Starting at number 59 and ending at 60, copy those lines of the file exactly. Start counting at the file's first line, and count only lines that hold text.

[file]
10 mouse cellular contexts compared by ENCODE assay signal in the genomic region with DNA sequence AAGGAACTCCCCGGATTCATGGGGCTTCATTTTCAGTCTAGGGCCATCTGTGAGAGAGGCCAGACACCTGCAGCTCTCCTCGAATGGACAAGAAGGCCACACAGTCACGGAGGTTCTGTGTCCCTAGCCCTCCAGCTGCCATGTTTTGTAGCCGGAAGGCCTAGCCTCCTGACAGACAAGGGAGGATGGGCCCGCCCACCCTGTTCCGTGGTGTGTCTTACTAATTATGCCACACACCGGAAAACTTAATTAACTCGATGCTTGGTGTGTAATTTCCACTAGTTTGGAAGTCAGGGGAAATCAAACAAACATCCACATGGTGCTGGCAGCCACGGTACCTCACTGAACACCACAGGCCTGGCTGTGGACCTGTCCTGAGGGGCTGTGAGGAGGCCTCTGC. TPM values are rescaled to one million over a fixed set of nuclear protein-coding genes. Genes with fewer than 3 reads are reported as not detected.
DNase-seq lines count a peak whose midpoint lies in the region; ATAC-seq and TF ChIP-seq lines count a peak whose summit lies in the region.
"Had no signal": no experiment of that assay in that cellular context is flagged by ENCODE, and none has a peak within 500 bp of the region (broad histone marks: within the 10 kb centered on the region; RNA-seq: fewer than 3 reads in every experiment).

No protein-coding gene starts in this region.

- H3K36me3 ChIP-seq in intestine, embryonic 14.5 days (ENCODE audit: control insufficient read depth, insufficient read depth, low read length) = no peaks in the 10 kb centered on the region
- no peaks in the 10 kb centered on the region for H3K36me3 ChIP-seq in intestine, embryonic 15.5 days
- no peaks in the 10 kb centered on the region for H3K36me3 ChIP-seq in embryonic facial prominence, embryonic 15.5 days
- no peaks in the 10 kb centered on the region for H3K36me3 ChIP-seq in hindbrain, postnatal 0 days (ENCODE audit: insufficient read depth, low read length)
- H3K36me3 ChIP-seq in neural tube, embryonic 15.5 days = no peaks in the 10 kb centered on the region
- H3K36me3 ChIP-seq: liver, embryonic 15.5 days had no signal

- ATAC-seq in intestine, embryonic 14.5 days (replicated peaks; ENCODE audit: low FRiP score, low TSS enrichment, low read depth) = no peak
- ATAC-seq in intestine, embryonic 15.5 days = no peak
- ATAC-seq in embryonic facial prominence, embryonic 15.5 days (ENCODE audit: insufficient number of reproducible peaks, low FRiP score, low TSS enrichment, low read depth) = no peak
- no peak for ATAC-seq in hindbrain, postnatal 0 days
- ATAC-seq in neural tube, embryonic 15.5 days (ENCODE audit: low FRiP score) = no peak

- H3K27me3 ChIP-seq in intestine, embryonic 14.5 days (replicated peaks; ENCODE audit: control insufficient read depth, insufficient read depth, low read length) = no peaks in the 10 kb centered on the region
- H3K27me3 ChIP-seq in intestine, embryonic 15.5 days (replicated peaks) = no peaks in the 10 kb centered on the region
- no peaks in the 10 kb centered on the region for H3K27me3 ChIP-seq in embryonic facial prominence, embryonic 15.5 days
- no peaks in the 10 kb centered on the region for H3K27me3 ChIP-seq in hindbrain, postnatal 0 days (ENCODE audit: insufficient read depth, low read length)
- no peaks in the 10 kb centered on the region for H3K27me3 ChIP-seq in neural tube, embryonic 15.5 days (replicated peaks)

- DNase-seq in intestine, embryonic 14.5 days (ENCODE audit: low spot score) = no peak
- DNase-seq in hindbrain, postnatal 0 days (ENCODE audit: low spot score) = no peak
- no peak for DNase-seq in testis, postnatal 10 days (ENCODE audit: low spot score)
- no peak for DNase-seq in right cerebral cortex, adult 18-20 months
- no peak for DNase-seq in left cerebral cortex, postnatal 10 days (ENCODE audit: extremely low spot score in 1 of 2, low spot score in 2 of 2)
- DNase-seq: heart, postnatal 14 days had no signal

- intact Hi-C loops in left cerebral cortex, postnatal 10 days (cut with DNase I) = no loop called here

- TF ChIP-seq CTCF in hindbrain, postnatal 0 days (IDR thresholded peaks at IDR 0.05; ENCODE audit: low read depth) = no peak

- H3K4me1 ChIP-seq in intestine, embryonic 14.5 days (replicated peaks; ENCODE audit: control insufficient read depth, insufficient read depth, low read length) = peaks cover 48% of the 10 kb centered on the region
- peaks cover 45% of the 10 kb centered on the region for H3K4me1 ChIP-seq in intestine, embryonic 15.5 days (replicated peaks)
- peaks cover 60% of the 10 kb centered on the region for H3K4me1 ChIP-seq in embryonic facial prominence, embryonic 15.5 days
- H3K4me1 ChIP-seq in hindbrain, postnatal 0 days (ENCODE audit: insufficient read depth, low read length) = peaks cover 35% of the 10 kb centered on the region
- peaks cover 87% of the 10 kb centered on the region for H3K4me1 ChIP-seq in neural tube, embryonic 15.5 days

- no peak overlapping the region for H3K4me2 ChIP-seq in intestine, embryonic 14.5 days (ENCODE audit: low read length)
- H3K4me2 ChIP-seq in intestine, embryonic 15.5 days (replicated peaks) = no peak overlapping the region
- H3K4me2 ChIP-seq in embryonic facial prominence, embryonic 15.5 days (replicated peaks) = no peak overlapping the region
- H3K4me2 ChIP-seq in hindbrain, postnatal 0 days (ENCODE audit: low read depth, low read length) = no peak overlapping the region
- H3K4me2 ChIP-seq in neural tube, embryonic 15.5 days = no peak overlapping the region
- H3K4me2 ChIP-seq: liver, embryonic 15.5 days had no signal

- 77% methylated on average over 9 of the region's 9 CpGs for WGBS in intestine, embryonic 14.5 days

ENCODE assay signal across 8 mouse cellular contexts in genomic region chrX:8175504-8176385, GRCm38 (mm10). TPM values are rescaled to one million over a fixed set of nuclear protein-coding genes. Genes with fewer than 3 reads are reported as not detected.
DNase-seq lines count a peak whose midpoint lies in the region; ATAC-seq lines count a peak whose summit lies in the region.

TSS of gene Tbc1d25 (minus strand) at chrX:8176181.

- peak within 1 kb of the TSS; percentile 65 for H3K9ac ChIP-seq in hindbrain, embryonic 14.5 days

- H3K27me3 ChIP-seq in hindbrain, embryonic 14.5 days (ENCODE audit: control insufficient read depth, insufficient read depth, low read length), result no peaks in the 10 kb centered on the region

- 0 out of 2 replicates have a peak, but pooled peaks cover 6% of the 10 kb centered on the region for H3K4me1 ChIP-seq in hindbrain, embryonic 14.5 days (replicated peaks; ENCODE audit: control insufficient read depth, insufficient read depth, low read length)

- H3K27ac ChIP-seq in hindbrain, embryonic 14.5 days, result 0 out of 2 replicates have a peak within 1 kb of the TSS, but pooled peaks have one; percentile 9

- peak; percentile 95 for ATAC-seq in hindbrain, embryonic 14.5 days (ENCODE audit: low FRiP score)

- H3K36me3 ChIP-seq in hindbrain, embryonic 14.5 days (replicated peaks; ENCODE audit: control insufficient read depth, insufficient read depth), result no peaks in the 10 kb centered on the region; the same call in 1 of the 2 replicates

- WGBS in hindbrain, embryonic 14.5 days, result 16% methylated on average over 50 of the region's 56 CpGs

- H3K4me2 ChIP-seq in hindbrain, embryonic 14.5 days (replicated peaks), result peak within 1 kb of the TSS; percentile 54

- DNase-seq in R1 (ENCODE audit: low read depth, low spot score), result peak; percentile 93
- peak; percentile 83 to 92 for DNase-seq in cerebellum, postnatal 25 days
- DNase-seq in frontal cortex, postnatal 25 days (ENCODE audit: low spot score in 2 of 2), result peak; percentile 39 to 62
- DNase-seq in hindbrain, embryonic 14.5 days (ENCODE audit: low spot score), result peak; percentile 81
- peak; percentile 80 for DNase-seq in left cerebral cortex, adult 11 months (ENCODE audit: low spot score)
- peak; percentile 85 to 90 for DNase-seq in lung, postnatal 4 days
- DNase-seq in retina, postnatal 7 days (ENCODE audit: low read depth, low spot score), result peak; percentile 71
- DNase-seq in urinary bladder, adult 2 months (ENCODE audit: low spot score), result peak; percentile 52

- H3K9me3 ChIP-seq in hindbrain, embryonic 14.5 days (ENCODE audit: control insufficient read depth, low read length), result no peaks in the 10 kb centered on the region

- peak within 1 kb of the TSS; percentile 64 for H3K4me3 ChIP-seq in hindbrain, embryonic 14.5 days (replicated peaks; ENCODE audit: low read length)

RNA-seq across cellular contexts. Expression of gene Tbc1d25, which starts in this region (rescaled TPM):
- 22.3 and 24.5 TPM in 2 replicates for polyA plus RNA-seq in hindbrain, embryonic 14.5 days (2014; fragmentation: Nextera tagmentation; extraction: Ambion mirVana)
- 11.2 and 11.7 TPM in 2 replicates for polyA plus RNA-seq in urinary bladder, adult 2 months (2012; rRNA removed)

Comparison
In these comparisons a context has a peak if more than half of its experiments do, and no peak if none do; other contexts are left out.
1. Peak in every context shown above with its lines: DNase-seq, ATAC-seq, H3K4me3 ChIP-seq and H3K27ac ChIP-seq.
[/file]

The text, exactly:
- DNase-seq in urinary bladder, adult 2 months (ENCODE audit: low spot score), result peak; percentile 52

- H3K9me3 ChIP-seq in hindbrain, embryonic 14.5 days (ENCODE audit: control insufficient read depth, low read length), result no peaks in the 10 kb centered on the region